…short stories, that is.
The Kindle is creating an opportunity which was never before an option – that of selling individual short stories, novellas, or novelettes. In the print world, anything less than your standard length of about 250 pages was not considered for publication unless bound within an anthology. For new authors, an anthology was unlikely. And so, most emerging authors have laboured to produce the requisite 80-120,000 word story for submission to the traditional publishers. Now, not only has Kindle – and the other platforms – opened direct access to readers for authors, it has also created a market for stories that are faster to produce.
So, what exactly is a short story, novella, etc? Since I write science fiction, I’ll use the Science Fiction and Fantasy Writers of America classifications:
Novel: a work of 40,000 words or more
Novella: a work of at least 17,500 words but under 40,000 words
Novelette: a work of at least 7,500 words but under 17,500 words
Short story: a work of under 7,500 words
On Kindle, you can price your work as low at 99 cents (except those few indies who have figured out how to offer theirs for free…wish I could!), but only get 35% royalties at the price. Yet, what a great introductory price for familiarizing readers with your work and style! A shorter work certainly provides enough insight into your writing that readers can determine whether they would try other works by you.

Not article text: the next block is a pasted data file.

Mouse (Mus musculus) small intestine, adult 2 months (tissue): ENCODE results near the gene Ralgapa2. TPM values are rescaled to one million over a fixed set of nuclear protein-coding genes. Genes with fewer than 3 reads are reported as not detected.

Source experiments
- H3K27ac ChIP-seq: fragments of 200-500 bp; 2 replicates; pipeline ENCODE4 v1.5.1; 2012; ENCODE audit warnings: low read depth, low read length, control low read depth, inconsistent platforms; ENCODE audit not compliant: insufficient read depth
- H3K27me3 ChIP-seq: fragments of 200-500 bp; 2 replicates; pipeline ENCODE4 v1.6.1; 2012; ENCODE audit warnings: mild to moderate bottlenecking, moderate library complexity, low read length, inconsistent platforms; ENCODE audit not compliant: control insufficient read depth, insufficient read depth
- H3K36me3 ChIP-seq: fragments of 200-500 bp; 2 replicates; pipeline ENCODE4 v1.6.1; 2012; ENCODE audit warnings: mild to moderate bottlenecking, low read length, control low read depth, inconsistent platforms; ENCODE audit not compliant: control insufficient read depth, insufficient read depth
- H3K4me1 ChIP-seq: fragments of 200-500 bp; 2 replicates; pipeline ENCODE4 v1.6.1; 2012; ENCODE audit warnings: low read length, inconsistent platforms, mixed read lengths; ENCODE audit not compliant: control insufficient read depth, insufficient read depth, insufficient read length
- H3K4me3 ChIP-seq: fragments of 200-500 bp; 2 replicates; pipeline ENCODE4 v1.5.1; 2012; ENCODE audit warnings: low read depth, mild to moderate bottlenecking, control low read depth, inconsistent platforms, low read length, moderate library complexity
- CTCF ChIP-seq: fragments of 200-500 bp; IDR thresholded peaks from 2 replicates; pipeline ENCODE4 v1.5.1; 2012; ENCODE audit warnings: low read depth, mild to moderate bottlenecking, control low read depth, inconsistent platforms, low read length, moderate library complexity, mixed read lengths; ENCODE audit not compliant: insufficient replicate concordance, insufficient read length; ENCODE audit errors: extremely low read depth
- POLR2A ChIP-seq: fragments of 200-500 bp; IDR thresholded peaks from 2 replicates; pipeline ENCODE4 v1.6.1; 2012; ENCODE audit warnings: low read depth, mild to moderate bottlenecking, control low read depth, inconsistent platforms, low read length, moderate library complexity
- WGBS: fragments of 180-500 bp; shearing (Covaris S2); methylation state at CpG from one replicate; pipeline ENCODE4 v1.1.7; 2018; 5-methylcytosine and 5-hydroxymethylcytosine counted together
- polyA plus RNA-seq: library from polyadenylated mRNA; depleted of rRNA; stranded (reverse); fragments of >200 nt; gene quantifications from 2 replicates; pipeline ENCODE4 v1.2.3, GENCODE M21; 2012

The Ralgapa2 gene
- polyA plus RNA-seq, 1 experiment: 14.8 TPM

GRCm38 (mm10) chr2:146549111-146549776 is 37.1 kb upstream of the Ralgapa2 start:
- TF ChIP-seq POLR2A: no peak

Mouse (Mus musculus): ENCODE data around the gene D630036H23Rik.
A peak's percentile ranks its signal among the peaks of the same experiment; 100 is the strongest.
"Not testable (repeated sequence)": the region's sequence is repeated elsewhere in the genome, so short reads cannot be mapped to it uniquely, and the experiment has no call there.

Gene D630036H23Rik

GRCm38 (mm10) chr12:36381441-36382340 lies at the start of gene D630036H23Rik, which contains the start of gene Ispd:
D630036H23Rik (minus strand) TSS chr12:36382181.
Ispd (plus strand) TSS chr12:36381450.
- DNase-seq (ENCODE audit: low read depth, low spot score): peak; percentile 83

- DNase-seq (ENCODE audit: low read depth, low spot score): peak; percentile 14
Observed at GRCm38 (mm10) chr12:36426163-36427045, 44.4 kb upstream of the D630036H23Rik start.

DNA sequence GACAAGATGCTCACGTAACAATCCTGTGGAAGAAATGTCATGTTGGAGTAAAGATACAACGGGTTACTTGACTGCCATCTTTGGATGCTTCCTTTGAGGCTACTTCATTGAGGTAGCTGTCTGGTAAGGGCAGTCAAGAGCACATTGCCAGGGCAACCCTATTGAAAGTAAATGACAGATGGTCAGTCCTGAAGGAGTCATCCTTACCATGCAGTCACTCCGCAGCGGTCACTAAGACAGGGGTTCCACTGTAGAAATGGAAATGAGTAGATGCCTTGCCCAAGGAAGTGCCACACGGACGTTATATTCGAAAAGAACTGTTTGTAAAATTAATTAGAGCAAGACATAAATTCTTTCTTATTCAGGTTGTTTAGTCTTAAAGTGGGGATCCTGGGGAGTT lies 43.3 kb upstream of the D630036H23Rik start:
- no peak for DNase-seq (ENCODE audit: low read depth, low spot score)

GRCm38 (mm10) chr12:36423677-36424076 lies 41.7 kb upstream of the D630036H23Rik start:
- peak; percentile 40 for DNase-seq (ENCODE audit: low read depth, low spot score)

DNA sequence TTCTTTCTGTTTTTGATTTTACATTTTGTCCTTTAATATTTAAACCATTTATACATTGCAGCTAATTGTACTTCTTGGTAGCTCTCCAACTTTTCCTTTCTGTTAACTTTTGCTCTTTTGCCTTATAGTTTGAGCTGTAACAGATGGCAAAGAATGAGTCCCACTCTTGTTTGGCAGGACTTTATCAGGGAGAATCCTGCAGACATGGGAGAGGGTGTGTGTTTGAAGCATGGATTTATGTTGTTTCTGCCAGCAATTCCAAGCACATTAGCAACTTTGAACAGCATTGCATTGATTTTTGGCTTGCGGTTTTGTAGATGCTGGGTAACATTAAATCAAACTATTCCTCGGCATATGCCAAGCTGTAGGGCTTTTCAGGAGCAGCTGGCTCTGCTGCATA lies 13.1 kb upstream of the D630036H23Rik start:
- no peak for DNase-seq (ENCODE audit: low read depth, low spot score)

If I took the time, I likely could compose a novella in less than a month. Writing the longer work takes a lot more time than that (let’s say 8 months). So, I could write 8 – 99 cent novellas in the same period of time. The $2.99 price point generates 70% royalties through Amazon, and appears to be the standard price point for full length novels from most indies (I’ve got Regression on sale right now for 99 cents but it will go back up at the end of February), but a bundle of 4 shorter stories priced at $2.99 would generate greater returns than one longer story which took 8 months to write and then is priced at $2.99.
I am going to finish Evolussion, of course, because it is the conclusion to the Infinion trilogy. But, after that, I think I will experiment with short stories and novellas. I’ve got dozens of story ideas on post-it notes around the house – have to jot it while it’s in my head – that could easily be fleshed out into novellas. Here are the prime candidates already begun.
First Ride – Young Adult Fantasy – A young girl discovers her hidden heritage when her mother takes her riding on her twelfth birthday.
Digital Sunset – Science Fiction – A family adjusts to the loss of all electrical devices as the Earth deals with a geomagnetic pole shift.
Synergy 2012:Return to Magic – Young Adult Fantasy – a school trip to Belize awakens a long-dormant bloodline of queens with magical powers.
Weighting It Out – actually, a contemporary story rather than scifi. A young woman thinks she has nothing to live for, and gives herself a month to determine if she wants to live or die.
With recent headlines (bird and sea deaths), I’m leaning toward working on Digital Sunset. And, of course, timing makes Synergy 2012 another more pressing project. With the upcoming semester change, perhaps I’ll be able to begin writing. As it is, with two courses over-full and one course I’ve never taught before, this semester has wrung me out!